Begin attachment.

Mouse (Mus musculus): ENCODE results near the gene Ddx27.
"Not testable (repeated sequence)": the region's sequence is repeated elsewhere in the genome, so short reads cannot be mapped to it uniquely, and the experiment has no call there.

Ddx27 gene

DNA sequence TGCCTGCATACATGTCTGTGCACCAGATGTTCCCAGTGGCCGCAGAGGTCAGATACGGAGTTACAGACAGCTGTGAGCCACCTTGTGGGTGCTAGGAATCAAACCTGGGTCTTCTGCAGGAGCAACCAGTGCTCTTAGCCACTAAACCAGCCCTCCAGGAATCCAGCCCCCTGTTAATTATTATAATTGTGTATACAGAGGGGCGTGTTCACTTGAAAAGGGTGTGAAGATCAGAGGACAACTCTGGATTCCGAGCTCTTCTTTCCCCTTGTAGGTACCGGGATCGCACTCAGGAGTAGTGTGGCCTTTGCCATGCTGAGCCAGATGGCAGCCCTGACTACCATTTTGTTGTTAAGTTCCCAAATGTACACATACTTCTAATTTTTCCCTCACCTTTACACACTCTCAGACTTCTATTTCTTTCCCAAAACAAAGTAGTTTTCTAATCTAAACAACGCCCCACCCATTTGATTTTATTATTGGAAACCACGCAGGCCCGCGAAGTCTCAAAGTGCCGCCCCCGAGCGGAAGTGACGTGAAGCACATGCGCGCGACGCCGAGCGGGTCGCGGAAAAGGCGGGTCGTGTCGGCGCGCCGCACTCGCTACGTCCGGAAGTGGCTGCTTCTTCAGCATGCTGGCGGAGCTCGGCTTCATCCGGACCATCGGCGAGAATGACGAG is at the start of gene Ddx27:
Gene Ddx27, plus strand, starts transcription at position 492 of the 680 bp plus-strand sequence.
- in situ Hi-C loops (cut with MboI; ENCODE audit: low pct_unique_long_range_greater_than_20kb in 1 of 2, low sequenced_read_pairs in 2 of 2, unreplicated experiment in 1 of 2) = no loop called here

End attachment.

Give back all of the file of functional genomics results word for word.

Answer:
Mouse (Mus musculus): ENCODE results near the gene Ddx27.
"Not testable (repeated sequence)": the region's sequence is repeated elsewhere in the genome, so short reads cannot be mapped to it uniquely, and the experiment has no call there.

Ddx27 gene

DNA sequence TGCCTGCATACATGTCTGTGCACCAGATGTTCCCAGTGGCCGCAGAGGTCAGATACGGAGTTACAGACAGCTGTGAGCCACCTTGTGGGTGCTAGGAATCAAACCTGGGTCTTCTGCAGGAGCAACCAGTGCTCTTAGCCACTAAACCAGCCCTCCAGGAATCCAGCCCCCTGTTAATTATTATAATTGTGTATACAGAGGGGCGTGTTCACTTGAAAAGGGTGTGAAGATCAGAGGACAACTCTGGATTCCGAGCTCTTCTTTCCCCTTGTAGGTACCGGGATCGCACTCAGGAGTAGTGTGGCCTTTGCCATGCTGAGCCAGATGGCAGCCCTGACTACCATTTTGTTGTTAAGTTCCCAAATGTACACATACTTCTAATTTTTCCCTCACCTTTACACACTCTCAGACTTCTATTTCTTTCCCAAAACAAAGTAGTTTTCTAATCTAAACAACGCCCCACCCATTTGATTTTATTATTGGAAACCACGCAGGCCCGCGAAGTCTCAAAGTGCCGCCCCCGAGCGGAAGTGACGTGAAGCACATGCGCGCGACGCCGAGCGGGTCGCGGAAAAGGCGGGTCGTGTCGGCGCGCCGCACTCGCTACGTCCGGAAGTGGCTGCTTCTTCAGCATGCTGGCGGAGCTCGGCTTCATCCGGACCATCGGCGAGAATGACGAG is at the start of gene Ddx27:
Gene Ddx27, plus strand, starts transcription at position 492 of the 680 bp plus-strand sequence.
- in situ Hi-C loops (cut with MboI; ENCODE audit: low pct_unique_long_range_greater_than_20kb in 1 of 2, low sequenced_read_pairs in 2 of 2, unreplicated experiment in 1 of 2) = no loop called here